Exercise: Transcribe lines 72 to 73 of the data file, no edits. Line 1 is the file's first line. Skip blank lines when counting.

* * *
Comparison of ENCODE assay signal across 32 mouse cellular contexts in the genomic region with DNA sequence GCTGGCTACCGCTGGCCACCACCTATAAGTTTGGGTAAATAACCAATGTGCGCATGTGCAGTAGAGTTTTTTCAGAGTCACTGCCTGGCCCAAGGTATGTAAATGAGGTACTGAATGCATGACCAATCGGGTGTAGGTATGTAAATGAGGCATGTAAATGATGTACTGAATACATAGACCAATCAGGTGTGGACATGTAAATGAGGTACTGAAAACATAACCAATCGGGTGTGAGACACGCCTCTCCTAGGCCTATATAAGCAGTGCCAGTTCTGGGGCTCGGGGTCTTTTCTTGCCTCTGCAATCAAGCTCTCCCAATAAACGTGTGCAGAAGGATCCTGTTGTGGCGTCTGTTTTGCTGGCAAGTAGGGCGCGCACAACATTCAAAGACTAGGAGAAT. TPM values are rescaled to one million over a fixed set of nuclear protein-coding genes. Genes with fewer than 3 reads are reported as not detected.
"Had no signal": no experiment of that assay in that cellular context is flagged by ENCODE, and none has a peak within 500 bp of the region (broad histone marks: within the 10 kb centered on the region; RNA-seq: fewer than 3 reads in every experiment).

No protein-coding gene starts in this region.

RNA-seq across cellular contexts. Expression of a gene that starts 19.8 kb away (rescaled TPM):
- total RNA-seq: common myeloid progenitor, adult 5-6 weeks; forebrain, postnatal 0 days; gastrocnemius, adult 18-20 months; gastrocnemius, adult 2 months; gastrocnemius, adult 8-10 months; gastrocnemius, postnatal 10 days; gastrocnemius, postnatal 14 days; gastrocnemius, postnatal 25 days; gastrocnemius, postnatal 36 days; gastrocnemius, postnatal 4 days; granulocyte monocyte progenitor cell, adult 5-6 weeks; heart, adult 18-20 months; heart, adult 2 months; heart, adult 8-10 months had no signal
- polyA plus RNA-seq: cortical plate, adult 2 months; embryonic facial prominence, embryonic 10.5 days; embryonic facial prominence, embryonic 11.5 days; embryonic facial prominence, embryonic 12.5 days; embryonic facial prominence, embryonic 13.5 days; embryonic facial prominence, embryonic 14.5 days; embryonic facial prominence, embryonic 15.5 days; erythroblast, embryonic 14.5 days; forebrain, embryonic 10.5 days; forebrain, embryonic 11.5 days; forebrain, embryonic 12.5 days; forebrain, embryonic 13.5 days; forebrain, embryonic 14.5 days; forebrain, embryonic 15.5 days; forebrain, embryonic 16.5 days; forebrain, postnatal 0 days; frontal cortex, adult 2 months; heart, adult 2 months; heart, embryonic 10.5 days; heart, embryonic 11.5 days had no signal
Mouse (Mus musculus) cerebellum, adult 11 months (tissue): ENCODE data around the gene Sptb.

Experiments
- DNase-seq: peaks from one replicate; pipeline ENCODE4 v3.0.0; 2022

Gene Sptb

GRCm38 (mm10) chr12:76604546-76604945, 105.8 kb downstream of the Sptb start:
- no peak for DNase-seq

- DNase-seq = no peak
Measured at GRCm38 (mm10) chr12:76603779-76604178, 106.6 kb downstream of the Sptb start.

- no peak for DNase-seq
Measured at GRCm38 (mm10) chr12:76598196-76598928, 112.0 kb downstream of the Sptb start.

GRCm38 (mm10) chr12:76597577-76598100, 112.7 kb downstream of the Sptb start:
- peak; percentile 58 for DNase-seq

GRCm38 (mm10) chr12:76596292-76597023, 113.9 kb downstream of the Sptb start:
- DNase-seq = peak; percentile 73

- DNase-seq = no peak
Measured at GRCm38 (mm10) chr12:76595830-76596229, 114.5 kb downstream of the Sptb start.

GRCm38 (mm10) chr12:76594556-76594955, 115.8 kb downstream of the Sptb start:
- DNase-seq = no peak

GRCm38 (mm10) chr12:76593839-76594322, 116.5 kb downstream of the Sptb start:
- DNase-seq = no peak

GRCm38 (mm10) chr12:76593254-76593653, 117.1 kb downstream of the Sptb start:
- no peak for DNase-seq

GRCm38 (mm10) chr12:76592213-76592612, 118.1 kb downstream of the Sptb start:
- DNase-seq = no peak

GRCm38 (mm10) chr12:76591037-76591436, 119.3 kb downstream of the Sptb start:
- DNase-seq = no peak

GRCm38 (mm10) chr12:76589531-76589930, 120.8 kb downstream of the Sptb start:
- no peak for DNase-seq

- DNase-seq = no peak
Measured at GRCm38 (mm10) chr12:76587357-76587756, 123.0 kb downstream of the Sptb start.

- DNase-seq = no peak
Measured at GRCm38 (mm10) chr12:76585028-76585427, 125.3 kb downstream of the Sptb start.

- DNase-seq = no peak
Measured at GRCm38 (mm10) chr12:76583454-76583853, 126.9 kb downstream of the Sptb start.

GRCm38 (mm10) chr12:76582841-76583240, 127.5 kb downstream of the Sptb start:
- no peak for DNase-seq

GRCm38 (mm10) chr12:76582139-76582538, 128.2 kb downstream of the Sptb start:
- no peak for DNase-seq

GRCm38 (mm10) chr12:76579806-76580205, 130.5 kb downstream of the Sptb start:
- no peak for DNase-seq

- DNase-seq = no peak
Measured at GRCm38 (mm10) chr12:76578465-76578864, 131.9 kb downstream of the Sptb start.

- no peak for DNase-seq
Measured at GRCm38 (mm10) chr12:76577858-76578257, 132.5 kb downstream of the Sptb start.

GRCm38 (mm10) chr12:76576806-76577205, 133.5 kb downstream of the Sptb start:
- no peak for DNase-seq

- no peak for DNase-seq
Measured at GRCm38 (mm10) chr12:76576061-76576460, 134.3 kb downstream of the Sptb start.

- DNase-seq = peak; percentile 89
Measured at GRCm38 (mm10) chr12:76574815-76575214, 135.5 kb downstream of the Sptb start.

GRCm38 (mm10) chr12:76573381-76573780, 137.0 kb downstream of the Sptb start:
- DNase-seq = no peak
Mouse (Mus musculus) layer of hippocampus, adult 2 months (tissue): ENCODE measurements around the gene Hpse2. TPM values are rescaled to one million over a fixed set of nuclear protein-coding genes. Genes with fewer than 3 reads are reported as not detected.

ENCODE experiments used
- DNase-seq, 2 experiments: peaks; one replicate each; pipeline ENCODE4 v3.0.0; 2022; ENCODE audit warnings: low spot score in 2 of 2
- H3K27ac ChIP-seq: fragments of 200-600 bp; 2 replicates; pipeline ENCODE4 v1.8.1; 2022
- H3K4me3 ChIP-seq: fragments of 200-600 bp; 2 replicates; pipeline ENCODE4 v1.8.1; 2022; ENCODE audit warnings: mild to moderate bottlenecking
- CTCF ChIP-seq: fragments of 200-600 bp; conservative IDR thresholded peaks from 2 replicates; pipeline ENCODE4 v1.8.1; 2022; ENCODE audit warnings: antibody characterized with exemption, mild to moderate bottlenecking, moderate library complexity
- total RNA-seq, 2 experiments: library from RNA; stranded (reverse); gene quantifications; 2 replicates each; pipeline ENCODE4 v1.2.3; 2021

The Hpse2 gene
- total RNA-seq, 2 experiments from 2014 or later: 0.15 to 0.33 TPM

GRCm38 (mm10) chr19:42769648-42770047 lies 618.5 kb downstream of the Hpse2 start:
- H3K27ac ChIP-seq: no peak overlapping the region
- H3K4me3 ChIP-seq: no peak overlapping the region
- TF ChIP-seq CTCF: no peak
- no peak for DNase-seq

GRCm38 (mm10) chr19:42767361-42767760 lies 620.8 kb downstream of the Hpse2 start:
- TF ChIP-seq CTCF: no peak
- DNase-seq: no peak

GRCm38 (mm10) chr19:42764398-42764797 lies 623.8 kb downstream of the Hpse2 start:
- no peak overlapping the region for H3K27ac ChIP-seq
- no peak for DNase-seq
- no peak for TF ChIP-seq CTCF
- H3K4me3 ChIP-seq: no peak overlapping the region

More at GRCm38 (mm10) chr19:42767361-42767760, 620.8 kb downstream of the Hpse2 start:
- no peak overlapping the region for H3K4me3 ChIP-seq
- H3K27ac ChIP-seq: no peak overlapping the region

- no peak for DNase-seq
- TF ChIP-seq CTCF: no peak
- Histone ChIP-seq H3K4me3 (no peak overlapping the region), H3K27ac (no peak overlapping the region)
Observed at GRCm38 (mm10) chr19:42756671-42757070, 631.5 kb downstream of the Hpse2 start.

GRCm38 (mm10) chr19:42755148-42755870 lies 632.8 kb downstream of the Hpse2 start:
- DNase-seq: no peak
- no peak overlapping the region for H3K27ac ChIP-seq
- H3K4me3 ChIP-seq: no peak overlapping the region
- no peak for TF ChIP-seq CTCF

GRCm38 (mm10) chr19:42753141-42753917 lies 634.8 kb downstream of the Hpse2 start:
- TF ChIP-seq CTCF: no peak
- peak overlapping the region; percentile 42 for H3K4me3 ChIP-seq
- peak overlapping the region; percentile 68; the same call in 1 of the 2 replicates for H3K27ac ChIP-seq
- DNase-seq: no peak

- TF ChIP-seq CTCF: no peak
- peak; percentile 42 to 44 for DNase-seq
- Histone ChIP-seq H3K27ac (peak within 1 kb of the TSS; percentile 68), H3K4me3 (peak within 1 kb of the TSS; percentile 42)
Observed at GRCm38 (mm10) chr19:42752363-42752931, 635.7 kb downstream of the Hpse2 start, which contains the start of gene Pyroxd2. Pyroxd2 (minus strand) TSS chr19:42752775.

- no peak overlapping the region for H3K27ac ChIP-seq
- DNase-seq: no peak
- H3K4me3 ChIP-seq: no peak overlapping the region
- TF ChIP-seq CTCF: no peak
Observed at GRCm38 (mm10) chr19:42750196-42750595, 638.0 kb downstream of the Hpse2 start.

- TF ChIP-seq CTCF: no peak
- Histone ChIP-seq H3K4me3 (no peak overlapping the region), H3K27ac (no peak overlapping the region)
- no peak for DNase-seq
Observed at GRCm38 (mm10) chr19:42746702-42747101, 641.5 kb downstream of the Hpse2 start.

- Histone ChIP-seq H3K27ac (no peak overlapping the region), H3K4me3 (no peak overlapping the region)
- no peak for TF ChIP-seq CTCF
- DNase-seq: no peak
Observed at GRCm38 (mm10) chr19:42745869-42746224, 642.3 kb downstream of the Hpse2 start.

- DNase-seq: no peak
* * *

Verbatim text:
- no peak for DNase-seq

GRCm38 (mm10) chr19:42767361-42767760 lies 620.8 kb downstream of the Hpse2 start: